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MIN@NYY: Martin picks up an RBI with a groundout

NEW YORK -- The Twins' infield was in, prepared to make a throw to the plate to deny the Yankees a run if Francisco Liriano could elicit a ground ball. As always, the Twins were prepared to make the proper play. It was up to Liriano to make the proper pitch. He threw a slider that hit the bottom of the bat swung by Yankees catcher Russell Martin. A ground ball was the result.

And once again the result testified that a baseball bounce often is more fickle than anything a football does.

A right-handed hitter, Martin pushed the ball toward first baseman Justin Morneau. All that was required was for Morneau to charge, handle the ball cleanly, make a throw to his buddy Joe Mauer and wait for the tag on Robinson Cano. There would be no second run in the inning; in its place would be a second out.

But Martin's contact had imparted more spin than energy to the baseball. The ball spun in the Yankees' favor. Morneau wisely stayed back; he handled the ball cleanly and settled for the more likely out. Cano scored, and Andruw Jones advanced from second to third. A moment later, a single by Brett Gardner drove home the Yankees' fourth run in what became a 4-3 Twins loss.

"If he charges it, it's a tough play," manager Ron Gardenhire would say. "He had to go for the sure out. But it was tough either way the way it was spinning."

So on a day when the Twins also lost their second baseman, the only other spin was in a negative direction. "One tough loss," Gardenhire would say. And no one would dispute that. And the unearned run his team scored in the seventh made the outcome more exasperating.

Gone was Tsuyoshi Nishioka, the rookie second baseman who suffered a broken bone in his left leg in the bottom of the seventh when he was bowled over by a hard slide by Nick Swisher. Gone, too, was a chance to fly to the Twin Cities for their opening home game with a .500 record. And gone -- again -- was a chance to leave New York with something of value other than their luggage.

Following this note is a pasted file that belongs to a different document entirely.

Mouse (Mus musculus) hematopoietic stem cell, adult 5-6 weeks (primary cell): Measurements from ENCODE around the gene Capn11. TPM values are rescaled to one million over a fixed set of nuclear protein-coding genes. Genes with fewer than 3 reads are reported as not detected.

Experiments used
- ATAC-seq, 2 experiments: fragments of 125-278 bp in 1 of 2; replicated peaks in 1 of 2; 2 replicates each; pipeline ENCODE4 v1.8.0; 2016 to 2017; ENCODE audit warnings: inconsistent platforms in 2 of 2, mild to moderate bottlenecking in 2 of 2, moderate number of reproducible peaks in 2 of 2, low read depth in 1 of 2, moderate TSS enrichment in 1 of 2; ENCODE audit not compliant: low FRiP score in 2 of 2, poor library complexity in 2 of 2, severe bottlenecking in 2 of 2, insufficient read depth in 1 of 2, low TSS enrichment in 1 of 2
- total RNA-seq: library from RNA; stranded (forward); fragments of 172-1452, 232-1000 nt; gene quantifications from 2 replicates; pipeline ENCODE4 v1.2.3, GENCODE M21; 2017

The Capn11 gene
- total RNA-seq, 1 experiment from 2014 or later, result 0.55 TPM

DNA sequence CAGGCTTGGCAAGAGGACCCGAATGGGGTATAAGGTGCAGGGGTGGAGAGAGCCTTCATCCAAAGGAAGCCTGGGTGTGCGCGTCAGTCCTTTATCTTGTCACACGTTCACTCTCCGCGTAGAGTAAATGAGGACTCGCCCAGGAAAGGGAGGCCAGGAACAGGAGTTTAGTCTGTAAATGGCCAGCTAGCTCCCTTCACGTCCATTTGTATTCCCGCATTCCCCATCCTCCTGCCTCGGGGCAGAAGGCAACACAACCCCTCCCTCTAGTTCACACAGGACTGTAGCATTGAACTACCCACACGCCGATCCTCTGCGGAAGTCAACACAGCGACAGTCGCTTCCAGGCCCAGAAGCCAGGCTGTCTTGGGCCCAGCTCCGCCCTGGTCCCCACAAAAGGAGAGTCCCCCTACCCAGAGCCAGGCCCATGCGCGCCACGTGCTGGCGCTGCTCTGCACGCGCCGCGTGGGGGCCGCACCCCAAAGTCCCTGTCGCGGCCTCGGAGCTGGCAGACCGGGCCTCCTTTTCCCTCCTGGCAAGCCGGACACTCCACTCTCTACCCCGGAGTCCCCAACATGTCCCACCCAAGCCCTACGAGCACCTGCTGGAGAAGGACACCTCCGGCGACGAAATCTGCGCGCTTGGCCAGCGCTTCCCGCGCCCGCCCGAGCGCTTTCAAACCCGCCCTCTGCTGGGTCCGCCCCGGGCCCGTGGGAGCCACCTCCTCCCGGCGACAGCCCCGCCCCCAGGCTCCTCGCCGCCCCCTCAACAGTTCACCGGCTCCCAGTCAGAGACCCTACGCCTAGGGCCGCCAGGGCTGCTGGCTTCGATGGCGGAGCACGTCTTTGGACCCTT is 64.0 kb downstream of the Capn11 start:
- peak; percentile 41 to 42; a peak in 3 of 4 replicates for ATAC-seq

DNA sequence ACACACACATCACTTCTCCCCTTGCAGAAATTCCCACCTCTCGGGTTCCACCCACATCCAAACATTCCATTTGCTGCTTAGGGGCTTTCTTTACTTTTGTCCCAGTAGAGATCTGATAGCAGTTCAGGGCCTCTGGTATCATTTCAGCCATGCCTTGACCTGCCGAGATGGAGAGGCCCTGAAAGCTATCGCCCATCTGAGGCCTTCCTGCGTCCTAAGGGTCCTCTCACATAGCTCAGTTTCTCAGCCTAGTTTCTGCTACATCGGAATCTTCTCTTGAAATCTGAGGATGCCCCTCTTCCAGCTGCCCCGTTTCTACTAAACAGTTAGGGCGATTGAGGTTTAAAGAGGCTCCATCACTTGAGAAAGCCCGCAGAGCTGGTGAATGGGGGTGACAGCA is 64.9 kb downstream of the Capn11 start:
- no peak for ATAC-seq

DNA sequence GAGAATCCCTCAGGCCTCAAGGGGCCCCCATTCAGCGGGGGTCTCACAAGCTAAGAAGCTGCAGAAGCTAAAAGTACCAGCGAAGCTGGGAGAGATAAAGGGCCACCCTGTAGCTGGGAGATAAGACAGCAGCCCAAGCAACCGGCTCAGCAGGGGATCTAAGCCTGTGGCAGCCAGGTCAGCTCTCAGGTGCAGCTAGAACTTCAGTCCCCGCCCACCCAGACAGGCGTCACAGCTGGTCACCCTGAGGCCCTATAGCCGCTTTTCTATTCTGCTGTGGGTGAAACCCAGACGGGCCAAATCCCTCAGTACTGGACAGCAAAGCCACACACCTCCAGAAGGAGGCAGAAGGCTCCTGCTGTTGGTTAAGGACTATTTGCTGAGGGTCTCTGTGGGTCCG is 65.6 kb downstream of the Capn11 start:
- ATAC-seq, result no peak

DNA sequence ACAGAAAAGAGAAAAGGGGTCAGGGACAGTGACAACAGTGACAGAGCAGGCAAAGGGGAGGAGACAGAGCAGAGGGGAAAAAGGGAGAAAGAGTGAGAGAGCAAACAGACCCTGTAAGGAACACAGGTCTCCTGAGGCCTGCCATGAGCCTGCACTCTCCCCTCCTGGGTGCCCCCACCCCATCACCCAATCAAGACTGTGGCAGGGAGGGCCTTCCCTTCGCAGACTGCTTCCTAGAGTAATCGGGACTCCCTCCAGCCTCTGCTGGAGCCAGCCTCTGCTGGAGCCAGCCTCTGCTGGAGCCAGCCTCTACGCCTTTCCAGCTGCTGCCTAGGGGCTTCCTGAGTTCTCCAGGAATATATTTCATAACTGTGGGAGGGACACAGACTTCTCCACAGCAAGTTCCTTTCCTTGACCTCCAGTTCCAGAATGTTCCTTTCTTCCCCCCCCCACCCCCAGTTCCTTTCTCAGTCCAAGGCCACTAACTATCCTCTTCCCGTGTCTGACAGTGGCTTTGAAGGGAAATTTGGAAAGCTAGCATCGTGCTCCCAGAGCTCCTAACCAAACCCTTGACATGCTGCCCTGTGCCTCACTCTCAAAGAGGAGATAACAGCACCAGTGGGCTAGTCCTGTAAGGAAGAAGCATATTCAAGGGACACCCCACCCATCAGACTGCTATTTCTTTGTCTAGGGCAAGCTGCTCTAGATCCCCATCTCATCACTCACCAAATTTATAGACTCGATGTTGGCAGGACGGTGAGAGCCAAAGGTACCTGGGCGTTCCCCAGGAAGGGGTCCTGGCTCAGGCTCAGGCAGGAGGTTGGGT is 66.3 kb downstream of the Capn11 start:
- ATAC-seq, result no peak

A victory Thursday would have produced the Twins' first successful series in the Bronx since 2001, the year before Gardenhire replaced Tom Kelly. And their record in the Bronx under their otherwise successful manager, postseason included, is 7-32, not that 8-31 was going to make it all better.

Gardenhire and his players can describe losses here in minute detail. The What went wrong that time? isn't readily purged. This time, they can blame spin, of all things, as well as Liriano's affection for this slider. He had jilted his sinker, left it for another. "He falls in love with the slider too much," his manager said. And Liriano agreed, but only after his second start lasted five innings (97 pitches) and allowed the Yankees to score four runs on four hits, three walks and a hit batsman.

"A couple of situations I should have made better pitches," Liriano said.

His record is 0-2, and his manager is squirming. "One bad inning," Gardenhire said. But that's all it takes when an offense scores three time in seven innings against A.J. Burnett and Joba Chamberlain. The Twins' eighth and ninth innings were against Rafael Soriano and Mariano Rivera (fourth save) and quiet.

The Twins had five hits in six innings against Burnett (2-0), four of them doubles and three of the four coming in the fourth inning when they scored twice. Morneau led off with his double, a ball that bounced to the wall in right field. Jim Thome powered his double over the head of center fielder Gardner to tie the score. After Michael Cuddyer lined out to right, Jason Kubel doubled inside first base to score Thome. The third run came against Chamberlain in the seventh and was unearned.

But it was Liriano's unremarkable performance and fickle bounces that undermined the Twins in this getaway day. They didn't get away with much, no matter how you spin it.

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